Naaman Abdalmesih Karabash

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Naaman Abdalmesih Karabash (born April 13, 1903 in the village of Karabash near Diyarbakir , † June 23, 1983 ) was a Syrian scholar and contemporary witness of the genocide of the Armenians and Aramaeans in the Ottoman Empire .


The son of Juhannon (Hanna) Ne'man and his wife Mariam, Abdulmesih Karabash was born on April 13, 1903 in the Syrian village of Karabas, 10 km east of the city of Diyar-bakir (Turkey). He belonged to the Syrian Aramaic people and the Syrian Orthodox Church of Antioch . At the age of five he lost his father; he and his brother Emanuel remained behind as half-orphans.


In 1910, on the initiative of Bishop Mor Iwannis Eliyas Sakir von Amid, later patriarch, he was sent to the Syrian patriarchal seminary of the Deir Za'faran monastery near Mardin , where, in addition to his theological training, he received his theological training from the monks Hanna Dolabani, who later became Bishop Mor Philoxenos by Mardin, Eliyas Qoro, later Bishop Mor Julius and Apostolic Delegate in India, and Thoma Aras, later Bishop Mor Timotheos of Tur 'Abdin, who learned the Syrian, Arabic and Turkish languages.

During his training, the Turks persecuted the Arameans and Armenians in 1914 , which also severely affected the monastery seminary, which was subsequently dissolved. Karabash continued his education privately with Hanna Dolabani (1885-1969), from whom he was decisively inspired for his later literary activities. In 1918, while still in Deir Za'faran Monastery, as a 15-year-old eyewitness, he made detailed records of the atrocities committed by the Turks together with the Kurds ; the records could not be published until 1997 after his death under the title "Shed Blood". His work is thus next to "Cunhe d-suryoye d-tur'abdin da-snath 1915 (strokes of fate of the Syrian Christians in Tur-Abdin 1915)" by Suleyman Henno and the "Sey / e" (The Christian massacre in Turkey, 1714–1914) is the most important eyewitness document on the genocide of the Christian Aramaeans.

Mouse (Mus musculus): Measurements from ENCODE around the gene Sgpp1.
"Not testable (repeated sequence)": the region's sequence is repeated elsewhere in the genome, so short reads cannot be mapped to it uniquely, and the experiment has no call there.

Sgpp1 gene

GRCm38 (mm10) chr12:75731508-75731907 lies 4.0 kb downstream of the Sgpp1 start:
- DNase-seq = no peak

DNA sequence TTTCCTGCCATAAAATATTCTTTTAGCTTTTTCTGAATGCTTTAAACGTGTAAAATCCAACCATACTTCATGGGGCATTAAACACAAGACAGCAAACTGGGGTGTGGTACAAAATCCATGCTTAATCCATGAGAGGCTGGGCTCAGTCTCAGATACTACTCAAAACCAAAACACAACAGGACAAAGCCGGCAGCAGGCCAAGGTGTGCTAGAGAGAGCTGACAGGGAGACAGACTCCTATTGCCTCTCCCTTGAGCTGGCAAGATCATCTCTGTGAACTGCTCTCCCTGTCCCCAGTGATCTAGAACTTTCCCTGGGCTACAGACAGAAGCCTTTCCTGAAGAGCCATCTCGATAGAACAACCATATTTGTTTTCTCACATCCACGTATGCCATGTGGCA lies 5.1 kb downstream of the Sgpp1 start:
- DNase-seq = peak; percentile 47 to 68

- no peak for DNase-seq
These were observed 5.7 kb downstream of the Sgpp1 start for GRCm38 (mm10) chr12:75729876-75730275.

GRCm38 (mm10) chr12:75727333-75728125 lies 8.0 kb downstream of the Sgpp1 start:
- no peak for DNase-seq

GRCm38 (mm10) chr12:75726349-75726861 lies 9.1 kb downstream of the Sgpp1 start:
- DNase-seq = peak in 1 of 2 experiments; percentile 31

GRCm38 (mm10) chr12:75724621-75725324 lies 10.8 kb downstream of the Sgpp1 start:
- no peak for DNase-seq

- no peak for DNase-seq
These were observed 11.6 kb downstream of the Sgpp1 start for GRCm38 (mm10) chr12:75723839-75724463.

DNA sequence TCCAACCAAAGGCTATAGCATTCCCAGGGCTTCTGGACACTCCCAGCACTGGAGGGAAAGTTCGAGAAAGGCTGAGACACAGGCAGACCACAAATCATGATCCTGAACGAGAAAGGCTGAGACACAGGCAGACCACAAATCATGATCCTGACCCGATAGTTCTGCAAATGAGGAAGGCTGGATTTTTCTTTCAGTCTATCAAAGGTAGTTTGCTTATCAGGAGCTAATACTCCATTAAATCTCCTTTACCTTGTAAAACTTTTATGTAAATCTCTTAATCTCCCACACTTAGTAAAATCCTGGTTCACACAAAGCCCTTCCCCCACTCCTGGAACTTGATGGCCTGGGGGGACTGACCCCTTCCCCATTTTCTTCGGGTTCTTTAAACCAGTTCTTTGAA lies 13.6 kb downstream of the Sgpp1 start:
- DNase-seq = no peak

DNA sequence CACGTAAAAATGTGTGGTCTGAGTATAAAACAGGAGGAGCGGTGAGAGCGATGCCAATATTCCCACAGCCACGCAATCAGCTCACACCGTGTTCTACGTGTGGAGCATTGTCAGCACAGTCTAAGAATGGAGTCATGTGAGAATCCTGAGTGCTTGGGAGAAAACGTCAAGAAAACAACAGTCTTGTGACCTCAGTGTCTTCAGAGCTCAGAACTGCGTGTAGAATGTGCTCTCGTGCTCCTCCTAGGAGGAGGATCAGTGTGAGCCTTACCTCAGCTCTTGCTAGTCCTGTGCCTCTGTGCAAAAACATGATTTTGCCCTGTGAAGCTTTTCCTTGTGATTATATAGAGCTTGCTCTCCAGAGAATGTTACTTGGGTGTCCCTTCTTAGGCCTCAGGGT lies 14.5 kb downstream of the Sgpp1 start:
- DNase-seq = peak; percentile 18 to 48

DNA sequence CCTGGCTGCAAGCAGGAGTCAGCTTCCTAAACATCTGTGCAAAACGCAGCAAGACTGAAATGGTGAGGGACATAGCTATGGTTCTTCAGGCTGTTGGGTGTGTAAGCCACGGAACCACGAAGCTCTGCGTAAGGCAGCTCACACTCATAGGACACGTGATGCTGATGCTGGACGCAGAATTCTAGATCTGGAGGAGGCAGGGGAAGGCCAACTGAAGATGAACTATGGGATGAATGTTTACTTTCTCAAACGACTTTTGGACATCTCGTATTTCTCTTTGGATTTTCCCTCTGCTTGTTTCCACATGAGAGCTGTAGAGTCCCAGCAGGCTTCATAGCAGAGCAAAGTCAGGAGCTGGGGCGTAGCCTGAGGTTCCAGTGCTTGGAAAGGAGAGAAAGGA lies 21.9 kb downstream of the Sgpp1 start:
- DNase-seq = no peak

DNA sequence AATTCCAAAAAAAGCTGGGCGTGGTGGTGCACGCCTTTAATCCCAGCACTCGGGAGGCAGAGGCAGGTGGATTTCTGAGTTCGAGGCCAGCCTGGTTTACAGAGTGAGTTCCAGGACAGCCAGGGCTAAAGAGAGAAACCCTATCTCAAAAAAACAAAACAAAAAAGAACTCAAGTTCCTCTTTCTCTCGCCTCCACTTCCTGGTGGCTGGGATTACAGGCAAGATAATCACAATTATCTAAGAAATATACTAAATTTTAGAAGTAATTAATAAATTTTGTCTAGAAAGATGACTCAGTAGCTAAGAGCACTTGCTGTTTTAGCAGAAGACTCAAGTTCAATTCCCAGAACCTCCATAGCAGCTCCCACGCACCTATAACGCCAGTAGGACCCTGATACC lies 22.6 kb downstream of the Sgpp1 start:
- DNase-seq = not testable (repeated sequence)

Karabash returned to Amid (Diyarbakir) in 1918 and lived there with his brother and mother; they had been spared the massacres while his village of Karabas and almost all of its Aramaic inhabitants had been destroyed. In 1922 he sought refuge in the Syrian city of Aleppo , which was under a French mandate; all the Aramaic inhabitants of Urfa (ancient Edessa) who had been expelled in 1924 fled there . Karabash then emigrated from Aleppo to Beirut , where he taught the Syrian language in the Syrian theological seminary there from 1934.


From 1937 to 1938 he also worked as a Syrian teacher in Bethlehem and then for 13 years at St. Mark's Monastery in Jerusalem . In 1951 he was appointed by the Syrian Ministry of Education as a lecturer for Syrian language, literature and religion at Aramaic high schools in Kamishli (Syria), where he wrote eleven Syrian works within 18 years and founded a “Sunday School”. Here he was heavily involved in social and national activities; For a long time he was chairman of the Aramaic charity in Kamishli. He emigrated from Syria to Beirut again in 1969, where he continued to work as a literary writer until he died on June 23, 1983 at the age of 80.


Karabash wrote and translated over 30 works into Syrian. He was one of the best experts on the Syrian language and was one of the most famous Syriac Orthodox linguists of the 20th century. Classical Syrian school instruction in Mesopotamia was decisively promoted through his textbooks in the Syrian language, which are also considered standard works in the European diaspora.

Individual evidence

  1. Dmo Zliho- Spilled Blood Naaman Abdelmesih Karabash 2002
  2. MArdutho D'Suryoye Dec. 2006